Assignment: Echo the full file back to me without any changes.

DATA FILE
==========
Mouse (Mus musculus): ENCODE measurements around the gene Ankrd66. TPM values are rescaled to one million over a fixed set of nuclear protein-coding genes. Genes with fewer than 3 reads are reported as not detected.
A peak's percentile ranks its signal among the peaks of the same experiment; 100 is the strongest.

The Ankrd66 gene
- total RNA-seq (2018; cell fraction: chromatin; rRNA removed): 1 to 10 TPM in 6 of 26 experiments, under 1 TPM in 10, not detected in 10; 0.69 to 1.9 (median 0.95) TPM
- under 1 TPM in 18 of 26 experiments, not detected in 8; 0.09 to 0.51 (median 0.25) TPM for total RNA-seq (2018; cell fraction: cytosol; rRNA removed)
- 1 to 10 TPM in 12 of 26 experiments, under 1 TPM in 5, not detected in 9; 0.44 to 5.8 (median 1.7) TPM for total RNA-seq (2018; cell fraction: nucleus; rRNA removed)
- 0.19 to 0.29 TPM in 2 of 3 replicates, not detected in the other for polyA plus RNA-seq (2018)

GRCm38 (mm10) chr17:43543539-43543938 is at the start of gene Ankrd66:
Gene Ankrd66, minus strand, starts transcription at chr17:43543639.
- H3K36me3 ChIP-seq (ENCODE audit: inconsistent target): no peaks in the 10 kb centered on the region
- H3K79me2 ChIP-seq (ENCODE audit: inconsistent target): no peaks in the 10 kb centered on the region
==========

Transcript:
Mouse (Mus musculus): ENCODE measurements around the gene Ankrd66. TPM values are rescaled to one million over a fixed set of nuclear protein-coding genes. Genes with fewer than 3 reads are reported as not detected.
A peak's percentile ranks its signal among the peaks of the same experiment; 100 is the strongest.

The Ankrd66 gene
- total RNA-seq (2018; cell fraction: chromatin; rRNA removed): 1 to 10 TPM in 6 of 26 experiments, under 1 TPM in 10, not detected in 10; 0.69 to 1.9 (median 0.95) TPM
- under 1 TPM in 18 of 26 experiments, not detected in 8; 0.09 to 0.51 (median 0.25) TPM for total RNA-seq (2018; cell fraction: cytosol; rRNA removed)
- 1 to 10 TPM in 12 of 26 experiments, under 1 TPM in 5, not detected in 9; 0.44 to 5.8 (median 1.7) TPM for total RNA-seq (2018; cell fraction: nucleus; rRNA removed)
- 0.19 to 0.29 TPM in 2 of 3 replicates, not detected in the other for polyA plus RNA-seq (2018)

GRCm38 (mm10) chr17:43543539-43543938 is at the start of gene Ankrd66:
Gene Ankrd66, minus strand, starts transcription at chr17:43543639.
- H3K36me3 ChIP-seq (ENCODE audit: inconsistent target): no peaks in the 10 kb centered on the region
- H3K79me2 ChIP-seq (ENCODE audit: inconsistent target): no peaks in the 10 kb centered on the region